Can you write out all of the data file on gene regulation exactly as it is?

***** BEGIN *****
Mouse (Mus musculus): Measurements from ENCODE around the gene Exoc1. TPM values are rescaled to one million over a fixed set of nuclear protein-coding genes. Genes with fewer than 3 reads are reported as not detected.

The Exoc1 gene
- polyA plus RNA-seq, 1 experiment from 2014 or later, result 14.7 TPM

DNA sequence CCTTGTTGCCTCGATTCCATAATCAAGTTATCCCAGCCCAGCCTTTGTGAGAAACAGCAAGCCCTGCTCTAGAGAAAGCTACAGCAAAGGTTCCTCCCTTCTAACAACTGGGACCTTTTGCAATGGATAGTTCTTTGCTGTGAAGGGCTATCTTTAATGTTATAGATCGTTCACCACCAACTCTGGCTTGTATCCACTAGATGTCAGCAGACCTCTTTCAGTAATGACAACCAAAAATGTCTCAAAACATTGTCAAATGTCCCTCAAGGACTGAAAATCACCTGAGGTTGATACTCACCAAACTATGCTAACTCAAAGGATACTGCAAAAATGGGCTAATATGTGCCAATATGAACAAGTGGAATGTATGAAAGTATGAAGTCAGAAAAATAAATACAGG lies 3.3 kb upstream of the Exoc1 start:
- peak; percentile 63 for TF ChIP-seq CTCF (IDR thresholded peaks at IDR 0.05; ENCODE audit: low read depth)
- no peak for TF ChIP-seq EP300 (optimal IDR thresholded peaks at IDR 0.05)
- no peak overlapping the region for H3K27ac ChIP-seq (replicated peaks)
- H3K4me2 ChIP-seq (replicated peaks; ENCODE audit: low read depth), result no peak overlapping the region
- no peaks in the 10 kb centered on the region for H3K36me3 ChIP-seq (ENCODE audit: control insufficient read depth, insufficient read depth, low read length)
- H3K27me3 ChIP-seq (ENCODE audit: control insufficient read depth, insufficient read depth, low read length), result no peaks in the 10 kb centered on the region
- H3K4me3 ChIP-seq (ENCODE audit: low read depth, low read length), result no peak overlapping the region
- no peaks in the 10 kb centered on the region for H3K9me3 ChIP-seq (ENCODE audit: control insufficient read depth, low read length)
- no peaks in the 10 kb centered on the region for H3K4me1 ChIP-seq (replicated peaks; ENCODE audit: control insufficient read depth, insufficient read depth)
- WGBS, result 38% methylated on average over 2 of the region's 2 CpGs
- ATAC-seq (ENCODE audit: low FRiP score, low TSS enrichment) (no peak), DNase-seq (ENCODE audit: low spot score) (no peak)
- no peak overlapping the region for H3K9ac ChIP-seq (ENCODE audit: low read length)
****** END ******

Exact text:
Mouse (Mus musculus): Measurements from ENCODE around the gene Exoc1. TPM values are rescaled to one million over a fixed set of nuclear protein-coding genes. Genes with fewer than 3 reads are reported as not detected.

The Exoc1 gene
- polyA plus RNA-seq, 1 experiment from 2014 or later, result 14.7 TPM

DNA sequence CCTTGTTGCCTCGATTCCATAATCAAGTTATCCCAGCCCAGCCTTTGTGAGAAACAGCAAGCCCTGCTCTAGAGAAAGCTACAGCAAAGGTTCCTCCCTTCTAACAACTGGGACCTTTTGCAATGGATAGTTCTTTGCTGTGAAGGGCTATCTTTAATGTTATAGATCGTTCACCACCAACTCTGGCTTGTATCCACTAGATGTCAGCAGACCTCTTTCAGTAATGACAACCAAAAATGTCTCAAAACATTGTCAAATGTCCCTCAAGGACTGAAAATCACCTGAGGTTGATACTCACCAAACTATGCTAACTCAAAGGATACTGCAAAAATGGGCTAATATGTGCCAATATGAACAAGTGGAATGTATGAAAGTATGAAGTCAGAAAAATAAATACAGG lies 3.3 kb upstream of the Exoc1 start:
- peak; percentile 63 for TF ChIP-seq CTCF (IDR thresholded peaks at IDR 0.05; ENCODE audit: low read depth)
- no peak for TF ChIP-seq EP300 (optimal IDR thresholded peaks at IDR 0.05)
- no peak overlapping the region for H3K27ac ChIP-seq (replicated peaks)
- H3K4me2 ChIP-seq (replicated peaks; ENCODE audit: low read depth), result no peak overlapping the region
- no peaks in the 10 kb centered on the region for H3K36me3 ChIP-seq (ENCODE audit: control insufficient read depth, insufficient read depth, low read length)
- H3K27me3 ChIP-seq (ENCODE audit: control insufficient read depth, insufficient read depth, low read length), result no peaks in the 10 kb centered on the region
- H3K4me3 ChIP-seq (ENCODE audit: low read depth, low read length), result no peak overlapping the region
- no peaks in the 10 kb centered on the region for H3K9me3 ChIP-seq (ENCODE audit: control insufficient read depth, low read length)
- no peaks in the 10 kb centered on the region for H3K4me1 ChIP-seq (replicated peaks; ENCODE audit: control insufficient read depth, insufficient read depth)
- WGBS, result 38% methylated on average over 2 of the region's 2 CpGs
- ATAC-seq (ENCODE audit: low FRiP score, low TSS enrichment) (no peak), DNase-seq (ENCODE audit: low spot score) (no peak)
- no peak overlapping the region for H3K9ac ChIP-seq (ENCODE audit: low read length)